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Villeneuve questions Schumacher's 'motivation'

4 March 2011

Former F1 World Champion Jacques Villeneuve has pondered the continuing 'motivation' behind Michael Schumacher's presence on the grid with Mercedes Grand Prix, following a torrid season in 2010 and what looks to be shaping up to be an equally unsatisfying campaign in 2011 – as he mused that the most successful driver in the history of the sport is not necessarily the all-conquering force many hold him to be.

Schumacher returned to F1 last season following a three-year hiatus, having originally retired back in 2006 – but the record-breaking seven-time world champion's comeback was not the celebrated one many had anticipated.

That led some to surmise that he may cut short his three-year deal with Mercedes and hang up his helmet again at the end of 2010, but the German legend is staying put for 2011 and determined to regain the top step of the rostrum for an incredible 92nd time at the comparatively grand old age of 42.

The early signs following testing of the new MGP W02, however, are that Schumacher will – initially at least – be battling to avoid the Q1 cut rather than fighting for the podium, and former title rival Villeneuve wonders how he continues to motivate himself in such circumstances.

“I followed his return with attention and he is still fit and fast,” the French-Canadian – who has repeatedly attempted to rejoin the F1 fray himself in recent years – told French sports newspaper L'Équipe, adding that 'expectations were too high' ahead of Schumacher's comeback.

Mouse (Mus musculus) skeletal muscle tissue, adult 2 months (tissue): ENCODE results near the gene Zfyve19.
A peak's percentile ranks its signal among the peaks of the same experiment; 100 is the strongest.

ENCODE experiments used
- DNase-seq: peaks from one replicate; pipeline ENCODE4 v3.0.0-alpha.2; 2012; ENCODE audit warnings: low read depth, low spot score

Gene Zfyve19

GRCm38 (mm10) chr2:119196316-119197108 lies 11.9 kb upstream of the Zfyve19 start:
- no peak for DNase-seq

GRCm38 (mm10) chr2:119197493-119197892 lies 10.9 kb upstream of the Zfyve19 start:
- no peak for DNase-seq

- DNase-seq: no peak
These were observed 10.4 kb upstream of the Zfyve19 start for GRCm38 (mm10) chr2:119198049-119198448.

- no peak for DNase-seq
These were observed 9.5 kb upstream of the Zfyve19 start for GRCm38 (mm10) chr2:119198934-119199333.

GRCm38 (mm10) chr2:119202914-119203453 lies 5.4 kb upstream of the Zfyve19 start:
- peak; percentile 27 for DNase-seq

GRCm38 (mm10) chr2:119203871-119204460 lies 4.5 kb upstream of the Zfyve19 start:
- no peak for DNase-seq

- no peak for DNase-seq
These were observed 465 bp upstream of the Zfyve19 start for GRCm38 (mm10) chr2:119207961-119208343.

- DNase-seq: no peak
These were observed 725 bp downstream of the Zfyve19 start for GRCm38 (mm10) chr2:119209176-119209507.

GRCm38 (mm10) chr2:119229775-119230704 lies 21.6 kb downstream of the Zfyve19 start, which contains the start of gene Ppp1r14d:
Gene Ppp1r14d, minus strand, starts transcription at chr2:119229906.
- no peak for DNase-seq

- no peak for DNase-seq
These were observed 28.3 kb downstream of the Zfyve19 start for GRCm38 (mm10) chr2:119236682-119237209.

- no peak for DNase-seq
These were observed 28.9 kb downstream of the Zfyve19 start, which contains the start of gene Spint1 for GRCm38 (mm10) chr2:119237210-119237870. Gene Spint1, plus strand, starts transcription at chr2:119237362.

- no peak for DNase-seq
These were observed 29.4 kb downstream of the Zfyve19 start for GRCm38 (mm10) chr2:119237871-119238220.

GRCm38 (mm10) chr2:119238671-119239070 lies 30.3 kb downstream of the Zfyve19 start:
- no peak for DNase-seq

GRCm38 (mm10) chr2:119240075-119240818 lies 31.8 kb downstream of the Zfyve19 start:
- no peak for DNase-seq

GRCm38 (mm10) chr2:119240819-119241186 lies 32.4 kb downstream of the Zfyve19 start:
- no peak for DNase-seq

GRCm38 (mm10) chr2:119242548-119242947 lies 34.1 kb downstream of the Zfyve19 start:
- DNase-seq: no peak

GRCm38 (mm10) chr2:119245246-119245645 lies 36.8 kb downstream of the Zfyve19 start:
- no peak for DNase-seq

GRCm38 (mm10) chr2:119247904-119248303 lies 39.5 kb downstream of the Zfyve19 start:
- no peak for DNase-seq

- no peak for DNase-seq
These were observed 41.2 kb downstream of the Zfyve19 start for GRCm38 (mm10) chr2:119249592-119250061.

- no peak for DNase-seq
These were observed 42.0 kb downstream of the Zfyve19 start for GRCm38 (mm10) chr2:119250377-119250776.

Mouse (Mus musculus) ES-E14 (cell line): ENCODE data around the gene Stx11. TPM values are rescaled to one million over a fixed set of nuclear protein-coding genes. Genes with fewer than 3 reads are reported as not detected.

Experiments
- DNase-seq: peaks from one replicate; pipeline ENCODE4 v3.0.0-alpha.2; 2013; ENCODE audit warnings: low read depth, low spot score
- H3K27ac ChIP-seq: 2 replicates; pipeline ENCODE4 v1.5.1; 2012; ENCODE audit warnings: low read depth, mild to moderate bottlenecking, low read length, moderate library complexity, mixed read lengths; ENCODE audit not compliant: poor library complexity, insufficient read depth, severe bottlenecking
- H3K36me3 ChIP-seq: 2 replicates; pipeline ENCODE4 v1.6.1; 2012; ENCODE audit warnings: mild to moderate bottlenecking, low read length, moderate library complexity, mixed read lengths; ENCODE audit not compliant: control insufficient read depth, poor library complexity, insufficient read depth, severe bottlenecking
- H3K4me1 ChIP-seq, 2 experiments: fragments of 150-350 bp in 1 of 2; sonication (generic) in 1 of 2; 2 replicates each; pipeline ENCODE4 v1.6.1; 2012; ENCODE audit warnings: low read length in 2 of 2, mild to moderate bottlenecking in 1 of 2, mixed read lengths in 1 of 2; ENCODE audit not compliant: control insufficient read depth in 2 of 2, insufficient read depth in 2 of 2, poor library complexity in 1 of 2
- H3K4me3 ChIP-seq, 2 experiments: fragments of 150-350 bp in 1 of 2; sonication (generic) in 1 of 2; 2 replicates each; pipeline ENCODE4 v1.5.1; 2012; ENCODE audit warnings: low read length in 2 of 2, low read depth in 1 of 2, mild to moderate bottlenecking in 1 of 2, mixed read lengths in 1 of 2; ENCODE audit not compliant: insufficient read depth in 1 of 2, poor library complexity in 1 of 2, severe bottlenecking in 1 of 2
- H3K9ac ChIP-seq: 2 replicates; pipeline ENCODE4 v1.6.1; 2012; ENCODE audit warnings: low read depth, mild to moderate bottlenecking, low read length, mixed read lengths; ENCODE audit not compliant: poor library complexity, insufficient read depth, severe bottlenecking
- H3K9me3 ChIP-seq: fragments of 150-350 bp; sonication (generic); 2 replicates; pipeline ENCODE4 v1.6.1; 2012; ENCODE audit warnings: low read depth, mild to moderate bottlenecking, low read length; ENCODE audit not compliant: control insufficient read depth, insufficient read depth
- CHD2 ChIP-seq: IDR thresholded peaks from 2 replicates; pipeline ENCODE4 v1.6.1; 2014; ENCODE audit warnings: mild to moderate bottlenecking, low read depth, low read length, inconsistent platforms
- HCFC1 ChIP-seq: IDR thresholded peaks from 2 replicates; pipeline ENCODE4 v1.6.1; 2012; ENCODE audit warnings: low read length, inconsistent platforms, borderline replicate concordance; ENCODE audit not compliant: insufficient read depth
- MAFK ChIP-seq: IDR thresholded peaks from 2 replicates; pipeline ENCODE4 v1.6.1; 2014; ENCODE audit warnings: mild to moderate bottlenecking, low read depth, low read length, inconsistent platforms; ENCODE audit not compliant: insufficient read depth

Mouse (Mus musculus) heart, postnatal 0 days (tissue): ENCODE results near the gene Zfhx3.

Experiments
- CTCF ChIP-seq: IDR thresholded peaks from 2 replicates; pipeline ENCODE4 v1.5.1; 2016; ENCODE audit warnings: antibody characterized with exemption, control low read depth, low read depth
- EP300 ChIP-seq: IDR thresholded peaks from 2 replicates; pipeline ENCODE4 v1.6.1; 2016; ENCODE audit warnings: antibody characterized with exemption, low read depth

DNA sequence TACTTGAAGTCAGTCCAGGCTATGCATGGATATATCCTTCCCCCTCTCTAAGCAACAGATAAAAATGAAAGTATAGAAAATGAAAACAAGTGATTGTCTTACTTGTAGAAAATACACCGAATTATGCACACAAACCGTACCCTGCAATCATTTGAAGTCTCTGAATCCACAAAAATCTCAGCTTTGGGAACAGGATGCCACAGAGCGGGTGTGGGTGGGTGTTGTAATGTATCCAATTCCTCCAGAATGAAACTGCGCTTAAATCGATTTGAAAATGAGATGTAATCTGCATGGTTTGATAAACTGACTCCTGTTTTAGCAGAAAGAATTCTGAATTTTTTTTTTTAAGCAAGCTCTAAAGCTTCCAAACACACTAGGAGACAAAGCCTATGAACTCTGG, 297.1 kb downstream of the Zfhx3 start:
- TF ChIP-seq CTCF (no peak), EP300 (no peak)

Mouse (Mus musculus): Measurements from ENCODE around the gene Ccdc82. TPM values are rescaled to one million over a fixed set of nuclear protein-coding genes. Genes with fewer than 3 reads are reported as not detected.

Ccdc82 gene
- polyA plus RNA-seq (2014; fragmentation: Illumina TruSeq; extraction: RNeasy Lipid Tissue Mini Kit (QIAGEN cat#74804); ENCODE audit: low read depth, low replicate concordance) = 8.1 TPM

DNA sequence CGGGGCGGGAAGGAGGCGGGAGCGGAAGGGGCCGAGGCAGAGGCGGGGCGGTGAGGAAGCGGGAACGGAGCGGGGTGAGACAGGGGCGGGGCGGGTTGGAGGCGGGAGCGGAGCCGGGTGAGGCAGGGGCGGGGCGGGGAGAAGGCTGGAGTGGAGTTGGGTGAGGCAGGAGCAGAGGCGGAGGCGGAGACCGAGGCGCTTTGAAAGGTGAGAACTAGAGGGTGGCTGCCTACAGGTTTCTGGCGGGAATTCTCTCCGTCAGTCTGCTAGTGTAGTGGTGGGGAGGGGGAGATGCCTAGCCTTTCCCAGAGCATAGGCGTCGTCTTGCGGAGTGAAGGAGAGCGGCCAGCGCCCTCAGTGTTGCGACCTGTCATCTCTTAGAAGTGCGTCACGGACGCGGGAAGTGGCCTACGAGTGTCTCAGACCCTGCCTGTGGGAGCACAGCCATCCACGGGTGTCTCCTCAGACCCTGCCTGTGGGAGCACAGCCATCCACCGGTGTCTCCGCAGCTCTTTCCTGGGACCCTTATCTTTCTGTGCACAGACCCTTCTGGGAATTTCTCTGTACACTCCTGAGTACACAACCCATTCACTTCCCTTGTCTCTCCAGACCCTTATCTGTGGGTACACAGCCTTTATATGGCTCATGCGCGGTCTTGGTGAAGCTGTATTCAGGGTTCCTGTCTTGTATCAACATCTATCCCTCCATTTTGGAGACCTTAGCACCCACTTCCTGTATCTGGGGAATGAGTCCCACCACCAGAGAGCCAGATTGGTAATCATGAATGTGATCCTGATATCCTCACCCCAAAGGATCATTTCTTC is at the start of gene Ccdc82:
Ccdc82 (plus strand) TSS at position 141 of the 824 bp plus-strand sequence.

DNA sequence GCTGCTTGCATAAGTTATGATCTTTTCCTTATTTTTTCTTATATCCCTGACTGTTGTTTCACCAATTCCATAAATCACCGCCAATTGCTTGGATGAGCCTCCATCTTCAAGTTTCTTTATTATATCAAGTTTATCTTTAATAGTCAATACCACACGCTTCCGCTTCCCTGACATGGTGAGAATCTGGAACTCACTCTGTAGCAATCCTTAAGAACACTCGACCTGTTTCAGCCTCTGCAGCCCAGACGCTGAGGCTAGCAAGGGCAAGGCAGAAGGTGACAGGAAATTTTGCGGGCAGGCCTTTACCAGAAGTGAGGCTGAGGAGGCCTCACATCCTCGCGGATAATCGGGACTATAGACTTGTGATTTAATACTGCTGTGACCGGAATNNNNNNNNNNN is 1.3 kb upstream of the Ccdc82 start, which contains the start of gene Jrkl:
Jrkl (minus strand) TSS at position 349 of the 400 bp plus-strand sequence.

“Everyone thought he was going to be a second faster than [Mercedes team-mate] Nico Rosberg, but when he was at Ferrari he was only a tenth in front of Rubens Barrichello. Over time, in people's minds, a tenth became a second. It took him (Schumacher) some time but he didn't do too badly – but last year he was smiling even after a bad result. What is his real motivation?”

'JV' spoke in the same interview, meanwhile, of his admiration for Ferrari star Fernando Alonso – the man he tips to claim the 2011 crown – and his distaste for the current trend of rather bland, anodyne 'Tilkedromes' replacing some of the sport's traditionally great circuits on the F1 calendar, echoing views expressed by the likes of Sir Jackie Stewart and Mark Webber [see separate story – click here].

“[Alonso] is a Spanish bull, nothing can stop him,” the 39-year-old reflected. “He always gets the best out of each situation and has shown he can win with an average car and bring a team forward all by himself.

“These modern circuits, though, you see nothing, the grandstands are too far from the track. There is no sense of speed – you don't appreciate the drivers' risks. Anyone playing a video game thinks he can do the same thing.”


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